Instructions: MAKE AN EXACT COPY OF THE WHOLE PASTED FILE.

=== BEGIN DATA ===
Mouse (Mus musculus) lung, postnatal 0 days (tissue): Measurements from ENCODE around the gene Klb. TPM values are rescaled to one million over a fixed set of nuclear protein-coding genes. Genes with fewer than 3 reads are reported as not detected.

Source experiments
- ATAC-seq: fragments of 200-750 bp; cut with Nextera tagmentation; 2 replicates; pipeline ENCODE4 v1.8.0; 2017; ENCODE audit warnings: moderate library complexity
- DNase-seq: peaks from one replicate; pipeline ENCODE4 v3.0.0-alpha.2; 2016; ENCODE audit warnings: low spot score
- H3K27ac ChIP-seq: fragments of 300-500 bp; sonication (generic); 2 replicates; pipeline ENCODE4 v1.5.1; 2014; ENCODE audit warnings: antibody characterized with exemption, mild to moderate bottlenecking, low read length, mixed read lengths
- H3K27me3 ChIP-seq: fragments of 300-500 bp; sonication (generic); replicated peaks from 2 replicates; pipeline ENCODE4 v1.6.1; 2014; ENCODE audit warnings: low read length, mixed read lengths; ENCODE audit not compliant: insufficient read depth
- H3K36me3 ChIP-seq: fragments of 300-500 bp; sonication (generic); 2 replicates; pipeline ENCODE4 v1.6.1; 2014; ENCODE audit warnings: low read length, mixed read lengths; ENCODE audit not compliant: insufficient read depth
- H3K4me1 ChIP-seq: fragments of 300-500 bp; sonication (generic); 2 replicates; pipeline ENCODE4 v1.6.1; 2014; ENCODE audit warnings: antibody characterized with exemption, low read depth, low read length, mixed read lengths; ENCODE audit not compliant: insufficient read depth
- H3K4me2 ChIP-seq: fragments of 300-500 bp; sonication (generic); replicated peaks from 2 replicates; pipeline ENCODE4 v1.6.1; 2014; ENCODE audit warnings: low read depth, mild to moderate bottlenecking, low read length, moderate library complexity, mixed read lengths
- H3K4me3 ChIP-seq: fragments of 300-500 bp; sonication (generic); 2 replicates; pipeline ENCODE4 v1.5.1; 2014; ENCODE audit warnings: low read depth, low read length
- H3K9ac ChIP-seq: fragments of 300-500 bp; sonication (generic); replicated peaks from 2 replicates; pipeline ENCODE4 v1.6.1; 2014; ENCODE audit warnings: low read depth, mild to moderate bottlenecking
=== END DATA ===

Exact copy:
Mouse (Mus musculus) lung, postnatal 0 days (tissue): Measurements from ENCODE around the gene Klb. TPM values are rescaled to one million over a fixed set of nuclear protein-coding genes. Genes with fewer than 3 reads are reported as not detected.

Source experiments
- ATAC-seq: fragments of 200-750 bp; cut with Nextera tagmentation; 2 replicates; pipeline ENCODE4 v1.8.0; 2017; ENCODE audit warnings: moderate library complexity
- DNase-seq: peaks from one replicate; pipeline ENCODE4 v3.0.0-alpha.2; 2016; ENCODE audit warnings: low spot score
- H3K27ac ChIP-seq: fragments of 300-500 bp; sonication (generic); 2 replicates; pipeline ENCODE4 v1.5.1; 2014; ENCODE audit warnings: antibody characterized with exemption, mild to moderate bottlenecking, low read length, mixed read lengths
- H3K27me3 ChIP-seq: fragments of 300-500 bp; sonication (generic); replicated peaks from 2 replicates; pipeline ENCODE4 v1.6.1; 2014; ENCODE audit warnings: low read length, mixed read lengths; ENCODE audit not compliant: insufficient read depth
- H3K36me3 ChIP-seq: fragments of 300-500 bp; sonication (generic); 2 replicates; pipeline ENCODE4 v1.6.1; 2014; ENCODE audit warnings: low read length, mixed read lengths; ENCODE audit not compliant: insufficient read depth
- H3K4me1 ChIP-seq: fragments of 300-500 bp; sonication (generic); 2 replicates; pipeline ENCODE4 v1.6.1; 2014; ENCODE audit warnings: antibody characterized with exemption, low read depth, low read length, mixed read lengths; ENCODE audit not compliant: insufficient read depth
- H3K4me2 ChIP-seq: fragments of 300-500 bp; sonication (generic); replicated peaks from 2 replicates; pipeline ENCODE4 v1.6.1; 2014; ENCODE audit warnings: low read depth, mild to moderate bottlenecking, low read length, moderate library complexity, mixed read lengths
- H3K4me3 ChIP-seq: fragments of 300-500 bp; sonication (generic); 2 replicates; pipeline ENCODE4 v1.5.1; 2014; ENCODE audit warnings: low read depth, low read length
- H3K9ac ChIP-seq: fragments of 300-500 bp; sonication (generic); replicated peaks from 2 replicates; pipeline ENCODE4 v1.6.1; 2014; ENCODE audit warnings: low read depth, mild to moderate bottlenecking